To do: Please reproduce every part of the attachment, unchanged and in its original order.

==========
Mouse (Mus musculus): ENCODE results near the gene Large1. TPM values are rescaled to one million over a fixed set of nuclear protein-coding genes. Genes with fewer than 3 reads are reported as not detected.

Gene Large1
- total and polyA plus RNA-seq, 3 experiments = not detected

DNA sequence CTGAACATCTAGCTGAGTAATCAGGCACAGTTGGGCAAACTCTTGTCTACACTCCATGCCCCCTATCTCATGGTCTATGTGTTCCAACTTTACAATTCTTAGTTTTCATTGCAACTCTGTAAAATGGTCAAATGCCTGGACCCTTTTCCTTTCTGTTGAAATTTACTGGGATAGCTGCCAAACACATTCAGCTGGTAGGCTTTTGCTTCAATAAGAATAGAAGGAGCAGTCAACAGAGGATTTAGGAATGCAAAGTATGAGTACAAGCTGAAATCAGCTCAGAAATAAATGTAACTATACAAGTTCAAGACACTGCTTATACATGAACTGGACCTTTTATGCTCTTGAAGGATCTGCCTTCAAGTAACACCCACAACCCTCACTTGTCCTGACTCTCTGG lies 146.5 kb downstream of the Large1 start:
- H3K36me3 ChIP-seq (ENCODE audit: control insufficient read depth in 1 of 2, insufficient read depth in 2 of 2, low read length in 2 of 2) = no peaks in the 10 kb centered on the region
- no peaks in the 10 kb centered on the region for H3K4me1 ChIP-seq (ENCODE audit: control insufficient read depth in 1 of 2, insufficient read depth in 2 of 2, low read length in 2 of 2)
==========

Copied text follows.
Mouse (Mus musculus): ENCODE results near the gene Large1. TPM values are rescaled to one million over a fixed set of nuclear protein-coding genes. Genes with fewer than 3 reads are reported as not detected.

Gene Large1
- total and polyA plus RNA-seq, 3 experiments = not detected

DNA sequence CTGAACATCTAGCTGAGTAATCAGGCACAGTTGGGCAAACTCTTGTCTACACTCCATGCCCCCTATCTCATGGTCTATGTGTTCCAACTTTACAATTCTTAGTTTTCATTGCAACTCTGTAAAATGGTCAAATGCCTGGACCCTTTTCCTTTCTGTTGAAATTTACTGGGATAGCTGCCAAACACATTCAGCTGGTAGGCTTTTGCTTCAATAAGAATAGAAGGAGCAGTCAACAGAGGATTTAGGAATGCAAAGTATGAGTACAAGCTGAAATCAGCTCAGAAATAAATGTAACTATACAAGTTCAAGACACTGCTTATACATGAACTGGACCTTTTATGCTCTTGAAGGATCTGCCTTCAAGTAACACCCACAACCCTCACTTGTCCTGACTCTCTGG lies 146.5 kb downstream of the Large1 start:
- H3K36me3 ChIP-seq (ENCODE audit: control insufficient read depth in 1 of 2, insufficient read depth in 2 of 2, low read length in 2 of 2) = no peaks in the 10 kb centered on the region
- no peaks in the 10 kb centered on the region for H3K4me1 ChIP-seq (ENCODE audit: control insufficient read depth in 1 of 2, insufficient read depth in 2 of 2, low read length in 2 of 2)